A great example of Social Proof Heuristics can be seen on most e-commerce websites as a great way to tactfully guide you to the buy button, the contact button, or whatever action the nudge has been designed to encourage.
One utility of this technique used by business across the world, is testimonials. Collected in various forms, both written and video, customer/client testimonials are key to generating conversions and leads.
Here at The Marketing Optimist, we’ve used Social Proof Heuristics for clients to help build the confidence of prospective customers.
For another client hosting regular professional events, we’ve utilised Peer Social Proof in the form of video testimonials from industry specialists, providing the prospective customer with a sense of authenticity and credibility.
Of course, we can use nudges in a more covert manner.
When creating showreel videos for example, we select from large volumes of content captured from training sessions, such as clips where delegates display positive body language, those that visibly grasp the training, those where people take part in physical exercises, and those where people interact with our client. This kind of content, packed full of Social Proof Heuristics nudges (whether we know it or not), presents images conveying positive human behaviour and an experience that others seem to enjoy, leading the prospective customer to want to be part of it.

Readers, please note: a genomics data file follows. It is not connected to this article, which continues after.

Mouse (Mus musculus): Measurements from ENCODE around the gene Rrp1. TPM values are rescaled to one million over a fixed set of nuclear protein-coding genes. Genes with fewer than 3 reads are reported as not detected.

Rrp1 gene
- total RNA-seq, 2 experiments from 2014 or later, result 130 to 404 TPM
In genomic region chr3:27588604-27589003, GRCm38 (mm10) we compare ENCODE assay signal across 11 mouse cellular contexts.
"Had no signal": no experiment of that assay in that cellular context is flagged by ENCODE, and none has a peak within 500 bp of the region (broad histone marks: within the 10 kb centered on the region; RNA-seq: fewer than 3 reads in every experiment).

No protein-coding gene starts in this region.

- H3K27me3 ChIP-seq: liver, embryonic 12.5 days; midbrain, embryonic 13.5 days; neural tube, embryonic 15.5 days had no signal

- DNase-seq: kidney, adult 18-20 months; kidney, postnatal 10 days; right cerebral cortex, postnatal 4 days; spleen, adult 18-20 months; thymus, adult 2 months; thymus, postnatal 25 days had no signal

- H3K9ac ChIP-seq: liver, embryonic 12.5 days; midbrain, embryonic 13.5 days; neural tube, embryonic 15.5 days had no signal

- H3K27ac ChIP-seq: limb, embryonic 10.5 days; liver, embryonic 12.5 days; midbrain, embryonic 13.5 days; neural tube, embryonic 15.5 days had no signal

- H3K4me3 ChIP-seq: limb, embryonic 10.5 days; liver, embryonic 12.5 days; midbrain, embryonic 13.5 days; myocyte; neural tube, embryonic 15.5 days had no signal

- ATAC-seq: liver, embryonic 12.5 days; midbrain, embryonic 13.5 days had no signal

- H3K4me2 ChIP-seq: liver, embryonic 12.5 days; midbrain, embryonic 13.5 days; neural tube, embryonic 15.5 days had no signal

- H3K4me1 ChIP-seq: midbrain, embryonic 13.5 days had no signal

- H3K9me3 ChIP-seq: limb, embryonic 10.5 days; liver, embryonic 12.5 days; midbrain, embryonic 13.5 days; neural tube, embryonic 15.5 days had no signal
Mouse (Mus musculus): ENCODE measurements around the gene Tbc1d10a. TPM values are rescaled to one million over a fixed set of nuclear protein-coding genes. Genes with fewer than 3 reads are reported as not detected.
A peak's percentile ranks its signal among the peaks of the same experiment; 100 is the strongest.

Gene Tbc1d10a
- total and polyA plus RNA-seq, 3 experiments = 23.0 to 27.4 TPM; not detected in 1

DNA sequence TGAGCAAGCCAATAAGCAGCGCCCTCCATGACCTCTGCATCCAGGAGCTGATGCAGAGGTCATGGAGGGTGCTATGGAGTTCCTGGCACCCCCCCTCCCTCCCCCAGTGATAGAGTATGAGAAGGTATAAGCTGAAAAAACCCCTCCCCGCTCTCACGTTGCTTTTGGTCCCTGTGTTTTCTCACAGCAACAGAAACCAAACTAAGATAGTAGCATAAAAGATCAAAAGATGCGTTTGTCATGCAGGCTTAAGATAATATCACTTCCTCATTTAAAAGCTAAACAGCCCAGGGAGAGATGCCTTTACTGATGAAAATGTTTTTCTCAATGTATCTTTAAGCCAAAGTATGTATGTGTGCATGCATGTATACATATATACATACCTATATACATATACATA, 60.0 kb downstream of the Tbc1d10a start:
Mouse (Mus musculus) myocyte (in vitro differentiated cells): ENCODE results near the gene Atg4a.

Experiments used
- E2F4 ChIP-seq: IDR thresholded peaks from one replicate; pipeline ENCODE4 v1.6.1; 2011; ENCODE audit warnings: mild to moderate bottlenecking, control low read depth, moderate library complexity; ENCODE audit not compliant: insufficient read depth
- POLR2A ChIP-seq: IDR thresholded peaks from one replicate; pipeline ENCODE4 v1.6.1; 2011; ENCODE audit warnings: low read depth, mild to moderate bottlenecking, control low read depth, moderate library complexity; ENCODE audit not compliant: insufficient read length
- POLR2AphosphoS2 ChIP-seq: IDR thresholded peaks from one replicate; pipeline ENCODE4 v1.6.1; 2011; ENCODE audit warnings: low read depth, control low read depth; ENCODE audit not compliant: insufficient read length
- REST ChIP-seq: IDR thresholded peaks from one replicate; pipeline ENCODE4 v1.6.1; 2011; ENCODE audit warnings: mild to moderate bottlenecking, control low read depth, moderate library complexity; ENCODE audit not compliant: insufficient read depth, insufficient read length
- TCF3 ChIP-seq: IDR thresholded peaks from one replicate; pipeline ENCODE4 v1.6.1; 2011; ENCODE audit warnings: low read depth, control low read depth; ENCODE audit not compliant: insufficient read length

Salience of Preferred Option
This is one of the more self-explanatory nudge techniques, but it’s applying this one tactfully that’s the trick.
Think of a business currently developing a shopping section for their website. In order to display their menu of options, they need a fair few buttons and icons. Making the “buy now” button more prominent, either in size or by the colour used to fill it, is a hugely common use of the Salience of Preferred Option technique, intuitively guiding the customer to the desired option.
Email Marketing is a craft in itself, and one where the consideration of this nudge technique is key. Having monitored the analytics relating to the Email Marketing we deploy for our clients, the number of ‘button clicks’ decrease as the email progresses. Implementing the Salience of Preferred Option technique, you would place the most pressing messaging/content that has been designed to encourage customer action/buttons at the top of the page, which helps to ensure the action is taken.
“The Amazon Prime model” is a great example of this. Imagine a B2C business with a website supporting customer accounts. They have a new membership tariff offering new options to their customers, all of whom they’d like to move over to it – good luck fictional business! Using this nudge technique as the Amazon website has, the business could place the option the user is expecting to see (for example the checkout button), in an less logical place, putting in its place a “try out our new plan” button.
You see nudges are everywhere, and you’re likely already using them in your marketing and general digital offering. However, giving some thought to ways in which you could harness the power of the three main techniques could not only spark some new ideas, but help improve your current approach to certain tasks amongst your marketing mix.